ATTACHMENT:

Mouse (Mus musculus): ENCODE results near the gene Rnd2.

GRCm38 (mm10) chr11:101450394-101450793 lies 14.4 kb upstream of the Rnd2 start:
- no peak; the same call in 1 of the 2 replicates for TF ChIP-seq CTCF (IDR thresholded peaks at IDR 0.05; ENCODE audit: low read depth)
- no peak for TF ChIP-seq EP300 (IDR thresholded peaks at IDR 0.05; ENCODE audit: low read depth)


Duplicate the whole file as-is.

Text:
Mouse (Mus musculus): ENCODE results near the gene Rnd2.

GRCm38 (mm10) chr11:101450394-101450793 lies 14.4 kb upstream of the Rnd2 start:
- no peak; the same call in 1 of the 2 replicates for TF ChIP-seq CTCF (IDR thresholded peaks at IDR 0.05; ENCODE audit: low read depth)
- no peak for TF ChIP-seq EP300 (IDR thresholded peaks at IDR 0.05; ENCODE audit: low read depth)